LAN Testing Prerequisites

The content in this section describes the LAN (Ethernet) testing prerequisites that you should complete before testing your network adapter using the Windows Hardware Certification Kit (Windows HCK).

Note  

This content applies to both stand-alone network adapters and integrated network devices.

 

In this section:

Document Terms

Device RoleInterface Alias

Test machine, test target (DUT)

No name necessary, HCK jobs will automatically choose it

Test machine, message device

MessageDevice

Support machine, support device

SupportDevice0

Support machine, message device

MessageDevice

LWF driver

NDIS Light Weight Filter driver

 

Machine topology

The following diagram shows the recommended machine topology. Topologies that differ from this are highly discouraged as they may require extra effort in order to get the tests running correctly.

LAN Machine Topology

This is the topology that applies to all LAN devices (including devices which support QoS and Chimney).

Test connections

The back-to-back connection is preferred in general as it takes away the possibility of the switch from interfering with the test (VLAN misconfigurations, flow control packets, and so on)

A back-to-back connection is required for tests which a network switch may interfere with the result. Such tests include:

  • QoS (aka. DCB) (priority flow control, LLDP/DCBX interop, ETS (as some switches may strip 802.1p tags)

  • Tx Flow Control

  • Tests which send 802.1q–tagged (VlanSendRecv, VMQ, 1c_priority, maybe others)

Backchannel/corporate network

It is recommended that the backchannel switch be the same network which the test machines will use to communicate with the HCK controller. It is recommended that this network be DHCP enabled.

Machine requirements

The machine requirements are often dictated by the features which the test target supports. Certification on client SKUs will require 2 processing cores while certification on server SKUs will require 4 processing cores.

Note  

The term cores refers to physical processing cores (not virtual or hyper-threaded cores). If your device supports advanced features such as the ones below, then the minimum system requirements may be increased.

 
  • Wake-on-LAN: system must support power management (S3)

  • RSS: maximum of either 4 physical cores or the default number of RSS queues supported by the device

    • Example: if a 1G NIC supports 2 queues, the number of required cores would be 4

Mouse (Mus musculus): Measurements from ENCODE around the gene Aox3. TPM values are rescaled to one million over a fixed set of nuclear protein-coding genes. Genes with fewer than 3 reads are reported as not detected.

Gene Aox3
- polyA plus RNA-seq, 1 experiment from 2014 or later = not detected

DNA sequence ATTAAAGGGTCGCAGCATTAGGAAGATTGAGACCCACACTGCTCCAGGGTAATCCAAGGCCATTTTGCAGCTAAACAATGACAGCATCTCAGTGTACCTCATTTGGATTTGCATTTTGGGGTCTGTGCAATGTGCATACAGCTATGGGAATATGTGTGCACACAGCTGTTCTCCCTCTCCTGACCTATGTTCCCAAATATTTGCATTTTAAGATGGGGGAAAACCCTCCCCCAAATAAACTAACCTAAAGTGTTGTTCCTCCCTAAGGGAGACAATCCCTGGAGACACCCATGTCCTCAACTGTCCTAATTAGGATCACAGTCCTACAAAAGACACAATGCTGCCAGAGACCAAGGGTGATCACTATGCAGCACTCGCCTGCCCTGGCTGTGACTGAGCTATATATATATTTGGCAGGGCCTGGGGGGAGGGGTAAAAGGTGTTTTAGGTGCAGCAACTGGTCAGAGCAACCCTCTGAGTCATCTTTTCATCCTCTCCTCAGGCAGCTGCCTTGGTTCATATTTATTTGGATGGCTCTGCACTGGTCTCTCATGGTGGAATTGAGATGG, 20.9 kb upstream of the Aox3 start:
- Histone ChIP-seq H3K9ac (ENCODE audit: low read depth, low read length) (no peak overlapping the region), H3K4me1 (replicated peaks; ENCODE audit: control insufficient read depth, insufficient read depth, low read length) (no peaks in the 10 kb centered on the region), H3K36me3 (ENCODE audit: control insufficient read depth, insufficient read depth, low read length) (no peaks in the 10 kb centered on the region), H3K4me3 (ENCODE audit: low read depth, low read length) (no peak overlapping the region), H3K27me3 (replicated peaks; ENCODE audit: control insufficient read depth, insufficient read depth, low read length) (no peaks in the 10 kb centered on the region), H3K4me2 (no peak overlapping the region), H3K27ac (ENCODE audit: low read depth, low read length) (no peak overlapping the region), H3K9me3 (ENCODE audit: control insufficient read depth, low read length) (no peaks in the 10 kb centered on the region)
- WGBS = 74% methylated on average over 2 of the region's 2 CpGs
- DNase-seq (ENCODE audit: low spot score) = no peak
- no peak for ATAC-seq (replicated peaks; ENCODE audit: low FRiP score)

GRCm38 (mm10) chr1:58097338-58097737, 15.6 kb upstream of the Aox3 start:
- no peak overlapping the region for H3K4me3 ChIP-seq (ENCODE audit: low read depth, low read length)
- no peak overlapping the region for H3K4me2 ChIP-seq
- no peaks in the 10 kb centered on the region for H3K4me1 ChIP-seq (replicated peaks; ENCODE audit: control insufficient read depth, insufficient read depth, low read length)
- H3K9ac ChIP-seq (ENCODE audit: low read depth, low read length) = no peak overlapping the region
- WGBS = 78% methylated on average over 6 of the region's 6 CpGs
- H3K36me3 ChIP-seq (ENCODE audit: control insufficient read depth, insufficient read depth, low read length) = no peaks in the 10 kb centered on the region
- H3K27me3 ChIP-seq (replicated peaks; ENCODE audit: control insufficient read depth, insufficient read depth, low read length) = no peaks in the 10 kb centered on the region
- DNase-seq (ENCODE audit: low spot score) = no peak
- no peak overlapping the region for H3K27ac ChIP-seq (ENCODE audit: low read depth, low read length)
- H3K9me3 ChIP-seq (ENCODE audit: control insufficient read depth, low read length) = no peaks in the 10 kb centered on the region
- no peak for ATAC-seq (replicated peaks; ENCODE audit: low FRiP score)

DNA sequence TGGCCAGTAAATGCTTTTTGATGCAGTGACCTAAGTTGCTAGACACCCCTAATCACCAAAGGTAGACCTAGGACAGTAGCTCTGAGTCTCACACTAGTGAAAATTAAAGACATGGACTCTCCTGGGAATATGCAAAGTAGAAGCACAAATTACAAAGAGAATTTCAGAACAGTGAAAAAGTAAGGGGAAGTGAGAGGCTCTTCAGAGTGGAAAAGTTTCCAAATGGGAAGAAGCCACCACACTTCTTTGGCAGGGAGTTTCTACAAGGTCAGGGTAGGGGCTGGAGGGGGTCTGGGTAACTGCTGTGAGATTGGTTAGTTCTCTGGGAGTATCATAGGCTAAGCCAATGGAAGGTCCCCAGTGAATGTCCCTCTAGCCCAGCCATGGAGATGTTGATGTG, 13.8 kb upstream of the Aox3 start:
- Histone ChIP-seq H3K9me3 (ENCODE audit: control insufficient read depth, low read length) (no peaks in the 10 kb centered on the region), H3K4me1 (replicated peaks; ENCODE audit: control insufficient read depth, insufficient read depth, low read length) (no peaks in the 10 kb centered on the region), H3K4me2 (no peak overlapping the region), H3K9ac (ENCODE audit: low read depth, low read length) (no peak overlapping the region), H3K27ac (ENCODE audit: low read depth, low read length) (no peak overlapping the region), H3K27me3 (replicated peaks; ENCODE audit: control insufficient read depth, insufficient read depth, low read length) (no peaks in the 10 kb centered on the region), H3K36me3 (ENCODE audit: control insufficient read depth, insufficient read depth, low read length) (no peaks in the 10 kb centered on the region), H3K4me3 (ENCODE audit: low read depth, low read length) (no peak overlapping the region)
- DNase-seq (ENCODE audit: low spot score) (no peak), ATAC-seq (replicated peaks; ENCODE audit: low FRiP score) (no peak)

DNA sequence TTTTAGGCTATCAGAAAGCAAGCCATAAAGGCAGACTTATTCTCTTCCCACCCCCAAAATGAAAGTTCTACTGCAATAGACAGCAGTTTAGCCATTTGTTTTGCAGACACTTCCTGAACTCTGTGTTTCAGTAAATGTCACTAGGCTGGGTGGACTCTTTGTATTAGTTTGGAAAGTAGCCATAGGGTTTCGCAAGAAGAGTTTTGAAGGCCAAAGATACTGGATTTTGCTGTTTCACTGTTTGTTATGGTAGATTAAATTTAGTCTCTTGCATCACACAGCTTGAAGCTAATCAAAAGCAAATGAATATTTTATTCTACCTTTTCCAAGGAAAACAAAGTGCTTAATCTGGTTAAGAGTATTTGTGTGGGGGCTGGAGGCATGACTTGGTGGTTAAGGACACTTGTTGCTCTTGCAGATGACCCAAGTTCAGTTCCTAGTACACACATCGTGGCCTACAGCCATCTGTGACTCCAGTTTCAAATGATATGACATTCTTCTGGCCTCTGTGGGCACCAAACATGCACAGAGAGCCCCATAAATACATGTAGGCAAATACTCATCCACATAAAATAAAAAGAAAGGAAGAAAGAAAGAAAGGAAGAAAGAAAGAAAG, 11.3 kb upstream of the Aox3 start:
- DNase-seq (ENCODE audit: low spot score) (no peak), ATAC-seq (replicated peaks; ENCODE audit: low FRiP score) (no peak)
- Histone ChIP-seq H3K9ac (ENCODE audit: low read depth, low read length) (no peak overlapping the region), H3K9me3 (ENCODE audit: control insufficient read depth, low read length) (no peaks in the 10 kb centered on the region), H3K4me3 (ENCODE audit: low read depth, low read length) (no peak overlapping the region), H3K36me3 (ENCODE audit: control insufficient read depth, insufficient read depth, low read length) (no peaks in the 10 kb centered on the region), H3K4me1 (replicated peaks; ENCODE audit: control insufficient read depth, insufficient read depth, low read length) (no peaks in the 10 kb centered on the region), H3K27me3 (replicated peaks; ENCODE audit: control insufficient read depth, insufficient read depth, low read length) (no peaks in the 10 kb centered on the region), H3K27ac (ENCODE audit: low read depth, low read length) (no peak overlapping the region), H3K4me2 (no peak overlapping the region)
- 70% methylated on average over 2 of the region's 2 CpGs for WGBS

• Example: if a 10G NIC supports 8 queues, the number of required cores would be 8

  • Server/QoS: Systems must be capable of saturating 90% of max link rate

  • QoS: storage target writes at 20% of max link rate

Note  

If send/receive packet loss problems happen frequently and throughout the test, it’s not likely a selective suspend problem.

 

Machine configuration

Some tests require unique configuration that is not or cannot be automatically taken care of by test jobs. The below list outlines which tests require unique configurations.

QosStorageInterop

The test target on the DUT machine must have connectivity to network-based storage using either iSCSI or SMB. The test machine topology is such that the test network is back-to-back which means the support machine must also serve as a storage target. This means a software iSCSI target must be configured on the SUT or an SMB share must be shared out. The DUT machine must map the storage target to a drive letter and the user must ensure that this connection flows over the test network and not the backchannel network. Once configured, you must input two additional parameters to this job at schedule time:

  • Drive letter

  • Storage mode (iSCSI or ND (Network Direct))

Selective suspend

The NDIS Selective Suspend feature may have a negative impact on test results. Many of the network certification tests assume a device is in a powered-on and ready-to-use state. Thus, many of the tests may quickly send or receive traffic and expect all packets to be sent or received appropriately. If a device is in low power (Selective Suspend), it may take a short while for the device to resume which may result in packet loss during the resume period.

Microsoft recommends configuring *SelectiveSuspend to disabled if the following are true (note: do not change the default value, just the operational value while running the certification tests):

  • A customer has a selective suspend capable device